Now that Hurricane Joaquin is threatening the east coast of the United States, it is important to keep in mind that the best way to combat is storm preparedness. If predictions from the National Oceanic and Atmospheric Administration (NOAA) are on target, there will be flooding and damage caused by this storm.
This storm is threatening with historic rainfall and potential flooding for Georgia, the Carolinas and Virginia this weekend.
Different forecast models predict Joaquin will either veer northwestward, ramming into Virginia, Maryland or North Carolina this weekend, or avoid the East Coast entirely as it takes a more easterly track up the Atlantic. Overnight, the American model trended toward the European model in predicting that the storm would not make landfall in the U.S.
Regardless of Joaquin’s path, Georgia, the Carolinas and Virginia appeared in line to be soaked by a separate storm pulling tropical air into the region. Between 10 and 15 inches of rain has been forecast over a 72-hour period from Friday through Sunday — with as much as 20 inches in some places. Parts of Maryland, Delaware and New Jersey are also expected to be drenched this weekend.
With that in mind, here’s a look at the best way to properly prepare for hurricane Joaquin. It’s an old cliché, but it’s better to be safe than sorry.
Before the Storm
• Build an emergency kit: According to FEMA, you should have enough food, water and supplies (flashlight, extra batteries, and perhaps even a deck of cards for entertainment purposes) to survive for 72 hours on-hand in case of emergency. Remember, you could be without power for days and your travel could be restricted by floodwaters and/or debris – so plan your kit accordingly.
• Know your property: If rainfall or tides become extreme, is it safe to wait things out on your property? That’s what you should be asking yourself before the storm, as high winds aren’t the only threat from tropical storms or hurricanes. Storm surges and storm tides can also cause the water levels to rise and damage coastal areas. Know evacuation routes and where to go for shelter in case you need it.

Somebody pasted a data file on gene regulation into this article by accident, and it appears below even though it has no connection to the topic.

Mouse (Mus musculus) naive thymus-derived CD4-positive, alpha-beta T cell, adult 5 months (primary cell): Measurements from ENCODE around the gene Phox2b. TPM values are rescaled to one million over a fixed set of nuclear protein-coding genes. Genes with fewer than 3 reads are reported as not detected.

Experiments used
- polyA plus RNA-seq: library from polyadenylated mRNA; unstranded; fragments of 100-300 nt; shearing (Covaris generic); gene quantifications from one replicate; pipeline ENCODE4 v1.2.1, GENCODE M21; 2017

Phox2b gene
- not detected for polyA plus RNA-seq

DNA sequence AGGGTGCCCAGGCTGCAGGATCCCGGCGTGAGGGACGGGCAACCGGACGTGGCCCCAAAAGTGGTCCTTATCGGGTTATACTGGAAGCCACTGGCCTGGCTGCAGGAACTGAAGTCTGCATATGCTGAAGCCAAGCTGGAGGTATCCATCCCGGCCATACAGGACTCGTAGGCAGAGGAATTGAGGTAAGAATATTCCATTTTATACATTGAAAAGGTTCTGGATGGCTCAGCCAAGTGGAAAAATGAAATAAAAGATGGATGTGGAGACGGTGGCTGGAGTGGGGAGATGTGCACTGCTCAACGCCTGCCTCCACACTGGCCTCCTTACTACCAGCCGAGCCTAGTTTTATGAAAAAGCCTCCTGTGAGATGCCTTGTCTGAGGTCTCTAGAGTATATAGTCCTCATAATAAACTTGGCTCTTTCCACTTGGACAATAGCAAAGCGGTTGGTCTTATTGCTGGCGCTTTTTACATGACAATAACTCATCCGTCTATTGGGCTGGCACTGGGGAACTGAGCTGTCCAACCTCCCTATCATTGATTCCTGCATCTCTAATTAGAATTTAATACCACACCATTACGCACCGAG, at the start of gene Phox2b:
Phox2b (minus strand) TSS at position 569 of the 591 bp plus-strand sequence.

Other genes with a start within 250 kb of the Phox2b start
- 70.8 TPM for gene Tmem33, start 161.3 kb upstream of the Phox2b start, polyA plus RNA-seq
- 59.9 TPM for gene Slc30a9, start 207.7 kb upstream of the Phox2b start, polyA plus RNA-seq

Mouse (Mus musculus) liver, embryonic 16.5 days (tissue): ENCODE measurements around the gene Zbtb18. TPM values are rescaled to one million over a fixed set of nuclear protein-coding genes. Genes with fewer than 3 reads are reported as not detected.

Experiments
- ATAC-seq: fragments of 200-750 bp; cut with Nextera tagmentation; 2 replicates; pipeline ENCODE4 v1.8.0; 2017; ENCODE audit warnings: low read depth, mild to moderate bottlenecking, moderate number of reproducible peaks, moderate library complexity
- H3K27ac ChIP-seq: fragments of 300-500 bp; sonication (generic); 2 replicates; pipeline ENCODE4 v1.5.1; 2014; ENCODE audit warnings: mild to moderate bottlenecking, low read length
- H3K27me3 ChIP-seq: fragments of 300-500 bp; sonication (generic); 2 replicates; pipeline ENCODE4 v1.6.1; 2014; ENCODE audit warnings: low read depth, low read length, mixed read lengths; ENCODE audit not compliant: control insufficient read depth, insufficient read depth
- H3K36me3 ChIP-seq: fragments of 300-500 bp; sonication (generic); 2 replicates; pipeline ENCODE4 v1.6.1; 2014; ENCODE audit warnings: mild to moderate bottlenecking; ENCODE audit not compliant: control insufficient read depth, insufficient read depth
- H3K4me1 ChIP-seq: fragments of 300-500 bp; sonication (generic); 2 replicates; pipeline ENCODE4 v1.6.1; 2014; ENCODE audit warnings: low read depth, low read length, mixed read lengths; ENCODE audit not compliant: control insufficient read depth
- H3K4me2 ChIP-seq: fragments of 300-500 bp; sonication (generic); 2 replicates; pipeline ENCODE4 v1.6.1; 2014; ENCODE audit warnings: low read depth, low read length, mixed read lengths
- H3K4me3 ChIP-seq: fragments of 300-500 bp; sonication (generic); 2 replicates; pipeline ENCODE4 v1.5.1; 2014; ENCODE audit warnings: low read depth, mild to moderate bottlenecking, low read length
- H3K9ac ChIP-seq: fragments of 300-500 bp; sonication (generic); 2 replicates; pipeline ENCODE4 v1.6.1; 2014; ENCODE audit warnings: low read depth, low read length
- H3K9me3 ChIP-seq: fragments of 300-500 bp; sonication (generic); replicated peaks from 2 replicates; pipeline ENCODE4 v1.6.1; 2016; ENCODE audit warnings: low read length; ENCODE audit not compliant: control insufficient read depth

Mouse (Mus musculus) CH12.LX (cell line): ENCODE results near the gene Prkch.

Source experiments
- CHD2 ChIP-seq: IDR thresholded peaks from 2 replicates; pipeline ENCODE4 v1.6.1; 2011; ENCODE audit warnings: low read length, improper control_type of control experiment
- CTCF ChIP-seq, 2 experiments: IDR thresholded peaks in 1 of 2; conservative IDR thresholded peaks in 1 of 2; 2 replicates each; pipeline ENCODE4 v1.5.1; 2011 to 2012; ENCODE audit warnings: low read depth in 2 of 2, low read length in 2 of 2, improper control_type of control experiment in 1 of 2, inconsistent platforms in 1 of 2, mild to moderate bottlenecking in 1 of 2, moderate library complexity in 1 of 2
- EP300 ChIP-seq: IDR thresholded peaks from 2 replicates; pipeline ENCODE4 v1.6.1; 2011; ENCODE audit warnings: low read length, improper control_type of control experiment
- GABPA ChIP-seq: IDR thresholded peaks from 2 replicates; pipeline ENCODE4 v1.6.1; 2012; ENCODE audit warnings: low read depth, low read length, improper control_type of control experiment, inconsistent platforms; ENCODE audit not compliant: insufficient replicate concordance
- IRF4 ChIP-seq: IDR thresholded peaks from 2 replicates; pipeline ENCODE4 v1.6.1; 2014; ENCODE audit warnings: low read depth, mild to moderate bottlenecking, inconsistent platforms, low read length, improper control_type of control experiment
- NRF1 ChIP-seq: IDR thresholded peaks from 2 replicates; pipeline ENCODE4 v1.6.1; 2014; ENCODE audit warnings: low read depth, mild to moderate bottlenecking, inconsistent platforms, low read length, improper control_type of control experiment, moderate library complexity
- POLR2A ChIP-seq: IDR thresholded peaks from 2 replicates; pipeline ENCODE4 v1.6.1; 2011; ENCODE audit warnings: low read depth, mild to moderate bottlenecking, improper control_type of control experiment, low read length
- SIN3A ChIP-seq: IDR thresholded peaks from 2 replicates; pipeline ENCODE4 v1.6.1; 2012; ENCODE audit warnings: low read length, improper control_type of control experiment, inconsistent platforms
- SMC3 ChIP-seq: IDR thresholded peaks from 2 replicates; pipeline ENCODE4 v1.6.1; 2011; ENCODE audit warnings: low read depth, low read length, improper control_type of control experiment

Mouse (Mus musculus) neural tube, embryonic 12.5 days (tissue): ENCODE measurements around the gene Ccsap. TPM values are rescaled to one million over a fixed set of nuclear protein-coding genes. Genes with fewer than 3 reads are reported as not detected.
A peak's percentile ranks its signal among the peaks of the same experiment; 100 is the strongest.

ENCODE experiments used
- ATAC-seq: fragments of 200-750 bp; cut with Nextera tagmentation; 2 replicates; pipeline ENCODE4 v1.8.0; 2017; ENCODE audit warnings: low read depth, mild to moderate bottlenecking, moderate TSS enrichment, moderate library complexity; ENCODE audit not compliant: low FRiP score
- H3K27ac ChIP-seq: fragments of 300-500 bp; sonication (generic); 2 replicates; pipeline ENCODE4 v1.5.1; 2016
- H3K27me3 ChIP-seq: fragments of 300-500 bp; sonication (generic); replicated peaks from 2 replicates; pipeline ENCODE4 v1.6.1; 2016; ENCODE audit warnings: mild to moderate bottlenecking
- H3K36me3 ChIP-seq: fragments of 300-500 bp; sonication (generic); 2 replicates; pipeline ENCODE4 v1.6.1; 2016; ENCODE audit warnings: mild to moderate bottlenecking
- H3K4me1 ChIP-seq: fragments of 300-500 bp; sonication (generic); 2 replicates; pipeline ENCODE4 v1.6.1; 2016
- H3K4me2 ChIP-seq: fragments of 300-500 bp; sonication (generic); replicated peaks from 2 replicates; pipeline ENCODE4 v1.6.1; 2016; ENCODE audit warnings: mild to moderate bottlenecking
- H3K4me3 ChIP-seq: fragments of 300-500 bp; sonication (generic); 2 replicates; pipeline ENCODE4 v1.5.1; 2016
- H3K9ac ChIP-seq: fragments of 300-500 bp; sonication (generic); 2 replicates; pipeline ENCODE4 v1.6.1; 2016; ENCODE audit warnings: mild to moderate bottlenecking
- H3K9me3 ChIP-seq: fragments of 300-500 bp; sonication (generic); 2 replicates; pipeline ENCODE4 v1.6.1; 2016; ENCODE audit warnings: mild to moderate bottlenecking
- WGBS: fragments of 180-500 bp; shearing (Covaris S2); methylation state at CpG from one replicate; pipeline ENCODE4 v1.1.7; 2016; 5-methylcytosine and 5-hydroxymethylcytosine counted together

• Secure your property: Hurricane-force winds are those that are 74 mph or greater. Without the right protection, these winds can be very punishing to your property. According to FEMA, permanent storm shutters are the best way to keep your windows safe. However, for homes that don’t have these shutters, 5/8-inch marine plywood is the next best option. Make sure you have such supplies on hand for boarding up your windows well ahead of hurricane season, so you won’t be scrambling and fighting the crowds for the plywood after a watch or warning is issued.
• Other preventative protective measures to consider are reinforcements to more securely attach your roof to your home’s frame and make sure your gutters and downspouts are unclogged to prevent water buildup near your property. The latter should be something you do at least twice a year to minimize buildup. An equally important tune-up is to reinforce or secure your garage door. If tropical storm or hurricane wind gusts enter your garage, the squalls have the potential to rip the door right off, not to mention inflict further damage on the roof.
Even after taking all the preventative measures in anticipation of an active hurricane season, your property may still not be immune from all the effects of a tropical storm or hurricane. That’s where your local PuroClean office can help in restoring your property to a pre-loss condition. The Paramedics of Property Damage are standing by to mitigate, restore and return your property to its pre-loss state as soon as possible. Contact your local PuroClean office today to learn about its disaster restoration services, as well as water, fire, smoke, mold and bio-recovery services that it offers.